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  • If you change the HTML and the CSS of a page there is a decent chance that a user will get the new HTML but not the new CSS. This is especially true for sites with high usage and users that come back to the site several times a day.

    If they only get the new HTML but not the new CSS then the site will break, the user will get confused, and you will look unprofessional. On the development site of this the problem is already solved. Having a Dev server as a place to test code is standard practice but how does this translate to CSS?

    The problem is that the CSS is cashing on the client side and there isn’t an obvious way of telling the browser to un-cache it. Luckily the key word is obvious. Though it’s not in wide use there is a quick hack that will keep your CSS as fresh as your HTML.

    The trick is to pass a variable on the end of the CSS file like so:

    <link rel="stylesheet" xhref="http://www.stefanhayden.com/style.css?version=1" type="text/css" />

    more explanations on http://www.stefanhayden.com/blog/2006/04/03/css-caching-hack/
    • Very useful.
      Thanks smiley
        Wendy Novianto
        [font=Verdana]PT DJAMOER Technology Media
        [font=Verdana]Xituz Media
      • Geez, the way I edit, that could get up to style.css?version=742 pretty damn quickly . . .
          "I’d love to change the world but I can’t find the source code . . ."

          Custom ModX Templates
        • Awesome tip Nissai.
          thanks for posting that link. I’m-a go version my CSS right now!

          -sD-
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          • Is it xhref or href ? I tried xhref and hit problems with IE6 - href worked though, stefan doesn’t appear to be using it anywhere so I couldn’t compare the dtd.
            • The CSS does not cache with this method in my installation of Firefox 1.5.0.4, not sure about IE or Safari. See results for CSS file from Firefox’s

              about:cache?device=disk

              -

              Key: ****://x2.dev/assets/templates/default/css/main1.0.css?version=1
              Data size: 1099 bytes
              Fetch count: 5
              Last modified: 2006-06-10 09:15:03
              Expires: 2006-06-10 09:17:12

              -

              I think that a more reliable way of getting the new CSS rendered is to copy and then change the name of the CSS file to be edited.

              i.e.

              main1.0.css
              or
              main060622.1022.css

              Reference new edited CSS, archive the old version.

              You have to edit an extra file, but at least you get the speed benefits of CSS caching as well as a method of keeping track of changes within your style sheets.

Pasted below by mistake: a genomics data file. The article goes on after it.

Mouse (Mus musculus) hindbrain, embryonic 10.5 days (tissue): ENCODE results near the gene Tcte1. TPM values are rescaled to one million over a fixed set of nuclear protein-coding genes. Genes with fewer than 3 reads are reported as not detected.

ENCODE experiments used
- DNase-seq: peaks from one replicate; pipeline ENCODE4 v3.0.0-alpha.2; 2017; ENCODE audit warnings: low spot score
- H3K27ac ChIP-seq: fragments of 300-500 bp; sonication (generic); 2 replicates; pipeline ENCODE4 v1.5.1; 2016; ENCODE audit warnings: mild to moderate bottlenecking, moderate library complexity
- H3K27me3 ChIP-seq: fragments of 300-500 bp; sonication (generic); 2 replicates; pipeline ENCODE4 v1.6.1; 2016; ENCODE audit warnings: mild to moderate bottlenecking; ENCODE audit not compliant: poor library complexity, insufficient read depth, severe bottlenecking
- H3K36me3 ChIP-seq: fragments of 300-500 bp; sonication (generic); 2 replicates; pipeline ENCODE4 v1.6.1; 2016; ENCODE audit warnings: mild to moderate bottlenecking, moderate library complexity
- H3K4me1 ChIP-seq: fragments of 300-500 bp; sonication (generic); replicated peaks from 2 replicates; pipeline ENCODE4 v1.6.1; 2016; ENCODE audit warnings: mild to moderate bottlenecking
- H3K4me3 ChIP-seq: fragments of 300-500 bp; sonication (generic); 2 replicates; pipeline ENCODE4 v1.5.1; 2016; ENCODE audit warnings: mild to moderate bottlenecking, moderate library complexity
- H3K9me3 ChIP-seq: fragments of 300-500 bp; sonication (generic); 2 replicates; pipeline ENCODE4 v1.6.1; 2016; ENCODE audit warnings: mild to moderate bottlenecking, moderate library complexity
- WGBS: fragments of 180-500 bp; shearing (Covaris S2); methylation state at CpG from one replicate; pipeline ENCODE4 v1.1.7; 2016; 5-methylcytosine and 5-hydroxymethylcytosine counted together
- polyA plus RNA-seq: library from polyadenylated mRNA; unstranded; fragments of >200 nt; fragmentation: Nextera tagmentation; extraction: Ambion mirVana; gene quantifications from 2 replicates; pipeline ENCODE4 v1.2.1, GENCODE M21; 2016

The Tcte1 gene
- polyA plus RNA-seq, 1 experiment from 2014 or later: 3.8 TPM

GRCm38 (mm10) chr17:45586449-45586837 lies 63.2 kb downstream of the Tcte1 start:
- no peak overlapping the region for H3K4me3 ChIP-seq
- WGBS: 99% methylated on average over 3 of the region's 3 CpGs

Quote from: Starbuck at Apr 06, 2006, 08:23 AM

              Is it xhref or href ? I tried xhref and hit problems with IE6

              xhref is not an attribute in any current w3c standard I think it is a typo.
              • Quote from: ram at Jun 10, 2006, 09:26 AM

                The CSS does not cache with this method in my installation of Firefox 1.5.0.4, not sure about IE or Safari.
                This "hack" is not about to get the CSS cached, it’s just the opposite, to "force" the client browser to get new css from server and not use the cached css file.


                  "He can have a lollipop any time he wants to. That's what it means to be a programmer."
                • What exactly is the advantage of caching the .css file btw?
                  • Hi scraf,

                    Caching the CSS can prove fundamental in some site designs, for example sites that, once they are developed, very rarely change. In those instances, massive bandwidth gains can be achieved.

                    What caching strategy is chosen depends very much on the usage and development of the site ...
                      Garry Nutting
                      Senior Developer
                      MODX, LLC

                      Email: support@modx.com
                      Twitter: @garryn
                      Web: modx.com
                    • Quote from: doze at Jun 10, 2006, 06:07 PM

                      Quote from: ram at Jun 10, 2006, 09:26 AM

                      The CSS does not cache with this method in my installation of Firefox 1.5.0.4, not sure about IE or Safari.
                      This "hack" is not about to get the CSS cached, it’s just the opposite, to "force" the client browser to get new css from server and not use the cached css file.

                      Yup, I understand the concept of the hack, but how often do you need to force an update? The rest of the time it should be cached. On a large complex site then CSS can get to 20KB, I don’t particaularly want the user to download this every time.

                      This hack messes up the last-modified/expires values. The only reason (IMHO) hat you should need this hack is if the CSS changes depending on a change of user preferences or small dynamic, regularly changing style sheets.

                      Copy and change the name of the style sheet and we can force an update to styles, keep track of changes and keep the benefits of caching.